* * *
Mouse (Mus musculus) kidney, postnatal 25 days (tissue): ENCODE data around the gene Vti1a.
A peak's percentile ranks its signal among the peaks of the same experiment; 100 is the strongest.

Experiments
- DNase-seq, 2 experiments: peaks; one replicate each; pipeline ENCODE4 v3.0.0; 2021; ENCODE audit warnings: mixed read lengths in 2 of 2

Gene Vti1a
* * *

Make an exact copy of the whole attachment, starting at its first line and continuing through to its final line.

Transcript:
Mouse (Mus musculus) kidney, postnatal 25 days (tissue): ENCODE data around the gene Vti1a.
A peak's percentile ranks its signal among the peaks of the same experiment; 100 is the strongest.

Experiments
- DNase-seq, 2 experiments: peaks; one replicate each; pipeline ENCODE4 v3.0.0; 2021; ENCODE audit warnings: mixed read lengths in 2 of 2

Gene Vti1a